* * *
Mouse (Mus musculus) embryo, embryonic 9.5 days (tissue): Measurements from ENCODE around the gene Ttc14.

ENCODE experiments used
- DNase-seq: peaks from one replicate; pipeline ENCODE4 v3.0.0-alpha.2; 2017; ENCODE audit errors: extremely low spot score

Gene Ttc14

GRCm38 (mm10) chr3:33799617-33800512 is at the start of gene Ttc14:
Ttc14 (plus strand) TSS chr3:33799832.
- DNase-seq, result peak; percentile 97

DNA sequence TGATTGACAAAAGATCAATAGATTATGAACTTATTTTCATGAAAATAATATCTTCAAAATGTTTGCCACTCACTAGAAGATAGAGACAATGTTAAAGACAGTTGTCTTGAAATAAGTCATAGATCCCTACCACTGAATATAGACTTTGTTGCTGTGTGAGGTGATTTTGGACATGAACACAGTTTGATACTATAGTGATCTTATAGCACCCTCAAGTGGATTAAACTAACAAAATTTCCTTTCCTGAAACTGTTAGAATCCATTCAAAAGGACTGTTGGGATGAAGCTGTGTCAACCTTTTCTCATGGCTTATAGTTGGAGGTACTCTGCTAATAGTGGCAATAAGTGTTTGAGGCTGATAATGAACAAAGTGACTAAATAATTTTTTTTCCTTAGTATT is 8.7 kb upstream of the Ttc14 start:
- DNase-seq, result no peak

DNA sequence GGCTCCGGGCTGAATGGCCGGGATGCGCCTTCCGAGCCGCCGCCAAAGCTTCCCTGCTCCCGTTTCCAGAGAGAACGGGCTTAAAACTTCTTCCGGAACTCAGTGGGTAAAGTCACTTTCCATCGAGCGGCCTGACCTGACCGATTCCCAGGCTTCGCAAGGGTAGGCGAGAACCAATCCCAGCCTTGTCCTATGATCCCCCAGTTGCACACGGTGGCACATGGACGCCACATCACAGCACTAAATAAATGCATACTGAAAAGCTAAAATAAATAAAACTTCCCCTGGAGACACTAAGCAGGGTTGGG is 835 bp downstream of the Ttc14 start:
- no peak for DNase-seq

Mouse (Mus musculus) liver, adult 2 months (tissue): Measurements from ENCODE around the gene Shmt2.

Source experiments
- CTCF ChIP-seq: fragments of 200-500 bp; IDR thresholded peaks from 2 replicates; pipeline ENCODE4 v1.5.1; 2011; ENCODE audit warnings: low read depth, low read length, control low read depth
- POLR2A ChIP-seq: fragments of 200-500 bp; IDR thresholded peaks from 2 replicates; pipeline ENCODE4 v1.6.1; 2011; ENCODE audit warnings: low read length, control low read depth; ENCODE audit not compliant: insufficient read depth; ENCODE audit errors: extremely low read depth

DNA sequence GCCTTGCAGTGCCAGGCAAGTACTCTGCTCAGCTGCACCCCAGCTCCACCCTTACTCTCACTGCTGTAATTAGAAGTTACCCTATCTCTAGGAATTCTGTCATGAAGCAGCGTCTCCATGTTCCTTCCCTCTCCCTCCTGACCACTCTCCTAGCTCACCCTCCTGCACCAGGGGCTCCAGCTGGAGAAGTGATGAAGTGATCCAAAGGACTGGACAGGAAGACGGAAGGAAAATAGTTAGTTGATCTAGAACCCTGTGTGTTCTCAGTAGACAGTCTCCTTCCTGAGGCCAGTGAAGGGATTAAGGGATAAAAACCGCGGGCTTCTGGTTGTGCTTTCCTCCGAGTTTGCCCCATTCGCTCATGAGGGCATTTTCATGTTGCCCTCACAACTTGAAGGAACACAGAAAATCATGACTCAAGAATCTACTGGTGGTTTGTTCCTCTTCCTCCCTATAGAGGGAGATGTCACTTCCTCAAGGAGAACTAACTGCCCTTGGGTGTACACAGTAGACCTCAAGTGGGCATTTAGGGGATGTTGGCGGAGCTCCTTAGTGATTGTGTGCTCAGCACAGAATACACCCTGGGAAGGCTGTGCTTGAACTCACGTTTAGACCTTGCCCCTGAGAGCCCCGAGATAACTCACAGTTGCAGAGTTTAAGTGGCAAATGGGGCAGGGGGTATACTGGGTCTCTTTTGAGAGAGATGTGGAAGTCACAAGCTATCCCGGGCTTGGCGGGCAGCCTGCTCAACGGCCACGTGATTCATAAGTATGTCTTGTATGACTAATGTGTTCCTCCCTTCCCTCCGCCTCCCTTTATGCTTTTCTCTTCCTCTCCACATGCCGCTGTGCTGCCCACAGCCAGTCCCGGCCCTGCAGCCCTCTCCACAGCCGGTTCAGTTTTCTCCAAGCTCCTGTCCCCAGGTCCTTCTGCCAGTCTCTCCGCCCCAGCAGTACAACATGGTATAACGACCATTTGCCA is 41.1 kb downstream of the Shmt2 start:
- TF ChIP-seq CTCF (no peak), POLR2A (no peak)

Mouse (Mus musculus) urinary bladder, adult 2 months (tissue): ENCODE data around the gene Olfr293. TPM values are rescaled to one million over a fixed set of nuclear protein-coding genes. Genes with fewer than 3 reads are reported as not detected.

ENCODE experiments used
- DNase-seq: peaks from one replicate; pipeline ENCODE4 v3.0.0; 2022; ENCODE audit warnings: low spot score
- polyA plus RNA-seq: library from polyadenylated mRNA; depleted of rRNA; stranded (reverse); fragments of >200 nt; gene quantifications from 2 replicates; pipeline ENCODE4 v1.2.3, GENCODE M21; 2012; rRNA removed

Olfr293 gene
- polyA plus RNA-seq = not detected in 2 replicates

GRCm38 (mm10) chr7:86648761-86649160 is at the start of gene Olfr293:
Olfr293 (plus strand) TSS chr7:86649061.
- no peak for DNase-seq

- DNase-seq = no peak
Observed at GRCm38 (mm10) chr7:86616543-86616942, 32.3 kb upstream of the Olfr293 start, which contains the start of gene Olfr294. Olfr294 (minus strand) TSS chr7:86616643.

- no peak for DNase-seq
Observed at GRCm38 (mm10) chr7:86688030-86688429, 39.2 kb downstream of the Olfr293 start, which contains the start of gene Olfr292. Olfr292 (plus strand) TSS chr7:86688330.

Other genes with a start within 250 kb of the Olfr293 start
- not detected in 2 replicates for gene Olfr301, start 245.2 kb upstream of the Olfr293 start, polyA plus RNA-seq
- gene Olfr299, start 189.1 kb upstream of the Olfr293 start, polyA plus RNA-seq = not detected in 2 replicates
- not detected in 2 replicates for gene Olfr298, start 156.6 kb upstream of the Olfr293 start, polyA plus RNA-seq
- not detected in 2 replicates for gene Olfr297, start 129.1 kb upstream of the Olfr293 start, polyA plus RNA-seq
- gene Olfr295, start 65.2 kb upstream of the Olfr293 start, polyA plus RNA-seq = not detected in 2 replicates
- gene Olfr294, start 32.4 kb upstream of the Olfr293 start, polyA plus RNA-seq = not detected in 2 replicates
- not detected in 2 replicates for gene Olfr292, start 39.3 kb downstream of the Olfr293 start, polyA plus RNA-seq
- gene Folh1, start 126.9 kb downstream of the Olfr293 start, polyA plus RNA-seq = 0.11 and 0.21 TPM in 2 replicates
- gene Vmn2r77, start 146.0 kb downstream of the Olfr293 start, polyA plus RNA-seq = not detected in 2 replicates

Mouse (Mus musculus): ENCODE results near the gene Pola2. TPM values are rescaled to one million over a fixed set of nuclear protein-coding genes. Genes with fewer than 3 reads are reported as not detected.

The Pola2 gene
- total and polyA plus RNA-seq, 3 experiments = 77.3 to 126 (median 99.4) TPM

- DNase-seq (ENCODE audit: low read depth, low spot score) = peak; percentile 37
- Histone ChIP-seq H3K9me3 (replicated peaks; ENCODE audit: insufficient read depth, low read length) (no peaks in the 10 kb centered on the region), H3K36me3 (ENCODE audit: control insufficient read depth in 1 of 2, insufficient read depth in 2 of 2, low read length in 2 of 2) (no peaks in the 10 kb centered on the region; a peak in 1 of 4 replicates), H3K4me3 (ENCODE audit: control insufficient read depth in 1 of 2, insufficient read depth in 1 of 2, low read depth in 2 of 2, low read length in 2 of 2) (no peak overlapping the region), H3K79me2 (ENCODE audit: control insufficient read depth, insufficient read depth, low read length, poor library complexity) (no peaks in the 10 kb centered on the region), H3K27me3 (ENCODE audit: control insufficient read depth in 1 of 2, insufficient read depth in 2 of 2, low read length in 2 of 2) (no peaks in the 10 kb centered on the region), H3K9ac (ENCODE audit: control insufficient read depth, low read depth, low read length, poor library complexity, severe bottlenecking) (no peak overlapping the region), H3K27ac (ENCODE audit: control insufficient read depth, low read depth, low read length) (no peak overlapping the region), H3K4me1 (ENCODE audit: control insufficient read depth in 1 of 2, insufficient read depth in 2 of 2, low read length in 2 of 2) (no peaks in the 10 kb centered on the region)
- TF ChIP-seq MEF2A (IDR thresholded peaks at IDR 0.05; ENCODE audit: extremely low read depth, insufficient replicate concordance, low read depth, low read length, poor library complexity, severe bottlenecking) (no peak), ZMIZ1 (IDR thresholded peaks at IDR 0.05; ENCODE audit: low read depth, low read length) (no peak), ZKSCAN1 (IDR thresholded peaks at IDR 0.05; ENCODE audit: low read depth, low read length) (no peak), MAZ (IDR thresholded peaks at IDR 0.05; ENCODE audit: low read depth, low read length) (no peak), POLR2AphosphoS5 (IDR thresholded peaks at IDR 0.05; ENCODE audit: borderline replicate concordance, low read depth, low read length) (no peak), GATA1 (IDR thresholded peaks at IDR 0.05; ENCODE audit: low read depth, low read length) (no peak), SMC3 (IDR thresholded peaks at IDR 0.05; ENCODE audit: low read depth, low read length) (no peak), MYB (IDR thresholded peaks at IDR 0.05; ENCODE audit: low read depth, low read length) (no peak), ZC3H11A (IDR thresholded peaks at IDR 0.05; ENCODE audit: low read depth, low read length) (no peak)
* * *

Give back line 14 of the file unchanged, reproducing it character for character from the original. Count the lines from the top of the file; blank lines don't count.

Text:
- CTCF ChIP-seq: fragments of 200-500 bp; IDR thresholded peaks from 2 replicates; pipeline ENCODE4 v1.5.1; 2011; ENCODE audit warnings: low read depth, low read length, control low read depth